There were plenty of questions and criticism Sunday evening for a company's plans to find oil in western Newfoundland through hydraulic fracturing, or fracking.
About 300 people crowded into a hall in Port au Port East to hear details — and voice their concerns — about Shoal Point Energy's proposal to use fracking at three sites along Newfoundland's west coast, including on the Port au Port Peninsula.
Five MHAs, including Natural Resources Minister Tom Marshall, attended the meeting, which featured experts with different points of view making presentations.
Resident Don Dunphy said he wants government to proceed very cautiously with the fracking plan. If approved, Shoal Point would inject water, sand and chemicals into the ground to explore for oil.
"I would welcome a much-needed economic boost to the area and the resulting contribution to the entire province in the way of royalties," said Dunphy.
"But I do not want to see this happen at any cost, especially at the expense of our environment. I would rather see it stay in the ground," he said.
Calvin White, an elder from the Mi'kmaq community of Flat Bay, said government should have started its community consultations years ago — especially in 2004, when the government let a fracking operation happen in his community.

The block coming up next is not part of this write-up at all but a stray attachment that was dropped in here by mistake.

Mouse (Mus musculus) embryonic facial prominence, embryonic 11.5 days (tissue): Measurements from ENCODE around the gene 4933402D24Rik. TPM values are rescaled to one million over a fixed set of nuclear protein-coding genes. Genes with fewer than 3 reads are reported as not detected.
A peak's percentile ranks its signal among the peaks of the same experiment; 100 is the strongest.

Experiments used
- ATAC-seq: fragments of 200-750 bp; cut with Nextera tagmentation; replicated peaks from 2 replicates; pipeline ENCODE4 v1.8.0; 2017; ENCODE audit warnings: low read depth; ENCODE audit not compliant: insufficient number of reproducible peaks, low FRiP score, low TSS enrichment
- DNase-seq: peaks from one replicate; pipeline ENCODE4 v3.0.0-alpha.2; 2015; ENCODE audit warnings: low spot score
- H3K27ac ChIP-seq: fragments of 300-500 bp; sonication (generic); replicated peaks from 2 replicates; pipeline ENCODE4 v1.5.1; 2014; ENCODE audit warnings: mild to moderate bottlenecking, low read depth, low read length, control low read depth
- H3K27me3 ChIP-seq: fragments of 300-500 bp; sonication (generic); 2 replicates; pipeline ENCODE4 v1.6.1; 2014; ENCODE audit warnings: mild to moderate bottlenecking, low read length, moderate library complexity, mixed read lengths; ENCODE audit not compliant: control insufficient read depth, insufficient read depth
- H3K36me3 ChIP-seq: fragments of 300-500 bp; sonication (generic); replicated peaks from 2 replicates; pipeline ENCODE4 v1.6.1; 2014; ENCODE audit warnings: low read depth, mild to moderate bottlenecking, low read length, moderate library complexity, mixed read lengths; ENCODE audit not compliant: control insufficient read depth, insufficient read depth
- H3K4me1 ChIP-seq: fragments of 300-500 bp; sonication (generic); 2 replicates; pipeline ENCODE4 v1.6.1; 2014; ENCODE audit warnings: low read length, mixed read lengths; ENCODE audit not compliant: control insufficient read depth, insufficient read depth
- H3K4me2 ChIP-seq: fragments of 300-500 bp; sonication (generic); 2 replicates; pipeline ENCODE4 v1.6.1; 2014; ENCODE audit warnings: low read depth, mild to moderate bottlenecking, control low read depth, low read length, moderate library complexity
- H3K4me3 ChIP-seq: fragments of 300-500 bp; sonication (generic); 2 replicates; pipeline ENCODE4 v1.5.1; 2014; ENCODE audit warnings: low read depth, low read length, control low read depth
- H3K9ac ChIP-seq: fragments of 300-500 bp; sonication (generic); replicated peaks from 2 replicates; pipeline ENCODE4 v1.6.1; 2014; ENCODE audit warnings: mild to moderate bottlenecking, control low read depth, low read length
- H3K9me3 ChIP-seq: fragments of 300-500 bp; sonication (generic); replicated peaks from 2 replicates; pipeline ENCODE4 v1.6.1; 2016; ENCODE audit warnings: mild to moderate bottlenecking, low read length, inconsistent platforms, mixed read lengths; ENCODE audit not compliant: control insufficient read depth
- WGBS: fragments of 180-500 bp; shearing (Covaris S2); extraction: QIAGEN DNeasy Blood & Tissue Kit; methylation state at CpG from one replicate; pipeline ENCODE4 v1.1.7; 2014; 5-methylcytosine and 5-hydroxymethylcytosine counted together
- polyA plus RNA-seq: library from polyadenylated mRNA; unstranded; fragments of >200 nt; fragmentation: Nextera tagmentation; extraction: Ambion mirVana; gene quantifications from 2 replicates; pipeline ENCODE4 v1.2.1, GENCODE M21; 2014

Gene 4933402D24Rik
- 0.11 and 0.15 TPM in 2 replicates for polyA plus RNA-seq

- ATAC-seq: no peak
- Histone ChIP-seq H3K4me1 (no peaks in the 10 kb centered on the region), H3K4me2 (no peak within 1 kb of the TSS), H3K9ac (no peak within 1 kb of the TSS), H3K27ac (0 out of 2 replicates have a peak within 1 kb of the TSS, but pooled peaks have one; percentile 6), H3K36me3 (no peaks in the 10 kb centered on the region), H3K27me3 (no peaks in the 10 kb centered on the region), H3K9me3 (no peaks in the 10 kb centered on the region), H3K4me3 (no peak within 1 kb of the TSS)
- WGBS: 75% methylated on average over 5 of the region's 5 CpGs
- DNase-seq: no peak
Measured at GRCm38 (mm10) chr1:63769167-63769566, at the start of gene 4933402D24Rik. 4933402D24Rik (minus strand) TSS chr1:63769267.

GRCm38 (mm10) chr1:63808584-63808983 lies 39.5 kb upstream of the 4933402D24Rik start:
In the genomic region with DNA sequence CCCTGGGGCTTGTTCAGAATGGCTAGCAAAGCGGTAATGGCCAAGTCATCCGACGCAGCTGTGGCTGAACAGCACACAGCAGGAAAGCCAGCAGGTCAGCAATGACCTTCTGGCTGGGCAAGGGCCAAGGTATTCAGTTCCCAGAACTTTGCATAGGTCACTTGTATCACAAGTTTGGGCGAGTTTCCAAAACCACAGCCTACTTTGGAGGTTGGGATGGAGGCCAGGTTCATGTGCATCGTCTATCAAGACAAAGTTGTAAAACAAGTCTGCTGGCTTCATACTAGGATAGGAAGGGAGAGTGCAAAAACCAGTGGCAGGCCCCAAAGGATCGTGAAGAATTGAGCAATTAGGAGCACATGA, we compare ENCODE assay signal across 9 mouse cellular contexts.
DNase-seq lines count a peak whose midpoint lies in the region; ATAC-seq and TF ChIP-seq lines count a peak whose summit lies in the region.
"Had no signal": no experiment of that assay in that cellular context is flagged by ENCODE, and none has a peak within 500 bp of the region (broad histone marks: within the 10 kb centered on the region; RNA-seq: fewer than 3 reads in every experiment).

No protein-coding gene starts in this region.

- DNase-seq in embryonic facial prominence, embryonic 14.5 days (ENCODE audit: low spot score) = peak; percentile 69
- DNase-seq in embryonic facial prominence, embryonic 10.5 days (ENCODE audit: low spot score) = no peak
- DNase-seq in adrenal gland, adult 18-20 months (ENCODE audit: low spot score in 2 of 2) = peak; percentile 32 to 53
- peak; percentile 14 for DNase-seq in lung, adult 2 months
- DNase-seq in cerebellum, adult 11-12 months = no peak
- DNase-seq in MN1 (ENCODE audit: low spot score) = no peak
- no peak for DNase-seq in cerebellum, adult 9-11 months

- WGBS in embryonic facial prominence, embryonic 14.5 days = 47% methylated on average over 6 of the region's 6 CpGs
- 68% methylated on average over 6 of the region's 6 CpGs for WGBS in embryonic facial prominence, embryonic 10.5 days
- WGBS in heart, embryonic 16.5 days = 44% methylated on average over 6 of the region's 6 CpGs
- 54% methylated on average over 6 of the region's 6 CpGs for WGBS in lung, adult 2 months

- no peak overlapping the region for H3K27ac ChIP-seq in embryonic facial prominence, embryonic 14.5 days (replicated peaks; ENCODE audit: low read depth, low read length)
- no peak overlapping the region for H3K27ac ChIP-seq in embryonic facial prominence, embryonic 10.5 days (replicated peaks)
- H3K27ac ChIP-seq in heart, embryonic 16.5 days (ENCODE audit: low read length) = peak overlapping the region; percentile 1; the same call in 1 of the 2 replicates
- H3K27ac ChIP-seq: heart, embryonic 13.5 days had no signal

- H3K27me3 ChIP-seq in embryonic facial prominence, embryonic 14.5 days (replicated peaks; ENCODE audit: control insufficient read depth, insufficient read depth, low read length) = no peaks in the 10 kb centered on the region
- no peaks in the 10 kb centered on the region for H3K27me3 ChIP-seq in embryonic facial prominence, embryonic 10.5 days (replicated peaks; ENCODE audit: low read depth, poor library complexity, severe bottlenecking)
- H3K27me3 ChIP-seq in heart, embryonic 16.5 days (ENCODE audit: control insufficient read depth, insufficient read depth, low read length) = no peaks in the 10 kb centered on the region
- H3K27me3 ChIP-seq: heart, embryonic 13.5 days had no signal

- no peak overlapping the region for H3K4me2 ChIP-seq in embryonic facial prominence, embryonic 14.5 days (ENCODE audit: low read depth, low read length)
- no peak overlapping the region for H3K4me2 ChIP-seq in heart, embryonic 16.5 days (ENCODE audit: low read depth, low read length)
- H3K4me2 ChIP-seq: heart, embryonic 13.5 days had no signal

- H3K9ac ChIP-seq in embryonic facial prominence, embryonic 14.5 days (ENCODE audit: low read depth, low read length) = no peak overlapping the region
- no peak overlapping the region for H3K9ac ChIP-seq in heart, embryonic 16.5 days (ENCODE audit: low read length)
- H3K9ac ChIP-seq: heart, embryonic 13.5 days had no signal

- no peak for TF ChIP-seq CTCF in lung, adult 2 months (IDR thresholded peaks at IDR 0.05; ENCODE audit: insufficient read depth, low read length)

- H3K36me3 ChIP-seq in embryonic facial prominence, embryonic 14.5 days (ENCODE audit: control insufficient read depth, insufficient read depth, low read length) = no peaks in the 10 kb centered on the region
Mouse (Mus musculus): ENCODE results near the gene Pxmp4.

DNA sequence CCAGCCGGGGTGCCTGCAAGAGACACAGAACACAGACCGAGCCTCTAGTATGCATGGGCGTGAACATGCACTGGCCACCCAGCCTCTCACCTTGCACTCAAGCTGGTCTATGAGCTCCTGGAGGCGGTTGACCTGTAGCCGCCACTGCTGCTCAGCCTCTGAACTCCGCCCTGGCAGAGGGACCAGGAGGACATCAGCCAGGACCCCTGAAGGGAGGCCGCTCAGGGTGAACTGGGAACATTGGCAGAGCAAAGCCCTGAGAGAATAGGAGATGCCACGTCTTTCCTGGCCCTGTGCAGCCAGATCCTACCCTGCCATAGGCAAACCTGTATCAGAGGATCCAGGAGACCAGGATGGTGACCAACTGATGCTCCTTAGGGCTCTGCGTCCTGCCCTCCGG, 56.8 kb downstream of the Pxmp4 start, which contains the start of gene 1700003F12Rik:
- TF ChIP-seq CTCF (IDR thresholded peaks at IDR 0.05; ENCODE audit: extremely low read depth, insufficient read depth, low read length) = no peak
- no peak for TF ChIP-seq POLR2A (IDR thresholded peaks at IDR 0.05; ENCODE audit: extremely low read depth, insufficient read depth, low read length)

"It's going to be tough to be able to come out and talk about the positive things that can happen from this kind of undertaking," White told the meeting.
"You have to be honest. You should have started it in 2004," he added.
Natural Resources Minister Tom Marshall responded to many of the questions from the public, and got fired up during one exchange.
"I don't care what anybody in this room says to me, I'm going to do the right thing," said Marshall, who said he will gather evidence before he makes his own decision.
"We are going to do the right thing for the people of this province, based on evidence, not on raw emotion," he said.
Environmental assessment will be required
Shoal Point Energy has yet to formally submit a proposal to the government, and an environmental assessment will be required before any fracking happens.
But some residents do not want the plan to go even that far.
"As you can see today, I think it's almost unanimous that most people here today are really concerned about that," said Bob Diamond.
"I didn't hear one person in any way get up at this mic today and support plans for fracking, and most people are disappointed in the way government is dealing with this."
Emili Martin said fracking will not mix with the tourism industry, particularly in such areas as Gros Morne National Park, which is near one of Shoal Point's proposed sites.
"We have all these potential wells that could occur, there's [potential problems with]
water, there's all these trucks going up and down — how could that not affect tourism?" she said.
"We're selling a destination. It's like, you wouldn't sell sour milk — you're not going to sell sour water," said Martin.